A generation of Ghanaians who saw it all from the colonial era to the present have said that greed, laziness and “senseless military interventions” are responsible for the country's “present despair”.
Welcoming the country's 49th Independence Day celebration today, with extreme caution, the senior citizens said the only way out of the present despondency was for the new generation to appreciate hard work and discard the notion of any short route to success.
The senior citizens whom the Daily Graphic spoke to at the Help Age Ghana Social Centre in Osu, Accra also advised Ghanaians to do away with the politics of division and unite for the development of the country.
They further stressed the need for greater discipline in the society, especially among the youth, to enhance the development of the country.
Forty-nine years ago, Ghana's first President, Osagyefo Dr Kwame Nkrumah, proclaimed independence for the nation at the old Polo Grounds in Accra, after years of political struggle under British colonial rule.
Ghana thus became the first African country south of the Sahara to be independent.
The immediate post-independence era saw the launching of two Five-year Development plans and a Seven-Year Development Plan on March 11, 1964, which were to boost the country's infrastructure in education, agriculture, industry, health and agro-processing.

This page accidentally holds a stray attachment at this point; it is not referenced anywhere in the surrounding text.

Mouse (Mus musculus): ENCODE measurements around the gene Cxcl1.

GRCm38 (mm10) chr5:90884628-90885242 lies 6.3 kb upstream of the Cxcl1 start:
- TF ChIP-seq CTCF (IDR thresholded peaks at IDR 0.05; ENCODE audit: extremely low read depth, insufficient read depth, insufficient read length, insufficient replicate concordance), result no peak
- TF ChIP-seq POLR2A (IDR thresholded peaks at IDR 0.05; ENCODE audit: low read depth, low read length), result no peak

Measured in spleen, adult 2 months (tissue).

But on February 24, 1966, the Nkrumah government was toppled by a military junta which accused the First Republic of dictatorship and leading the country into economic chaos. Eighty-two year old veteran airforce officer, Mr A. O. Omaboe, was elated that he and his peers had paid their dues to mother Ghana and now the mantle was with the youth to continue.
“The duty of developing our country into a paradise we all cherish rests on the shoulders of Ghanaians and that can only be achieved through hard work, dedication, honesty and patriotism,” he added. Mr Omaboe urged Ghanaians to be vigilant and ensure that the democratic process was not derailed, pointing out that the country's development had slackened because of intermittent disruptions in governance by the military.
Mr Omaboe also observed that the determination, aggression and massive development drive by Dr Nkrumah after independence had ceased because of what he called “useless military interruptions”.
He advised Ghanaians, especially the youth, to refrain from alcoholism, hard drugs, promiscuity and other negative lifestyles in order to stay long and healthy. Mr E. S. Otchere, 79, who was a driver at Parliament during the declaration of independence, said the determination and zeal that Ghanaians had for the development of the country after independence had dwindled.
“Today, the youngmen are selfish, disrespectful, corrupt and greedy. They wouldn't mind killing for money just to finance their expensive lifestyles,” he added.
He said it was disheartening to see Ghanaians who evaded taxes in billions of cedis mustering courage to castigate the government for not providing them with amenities.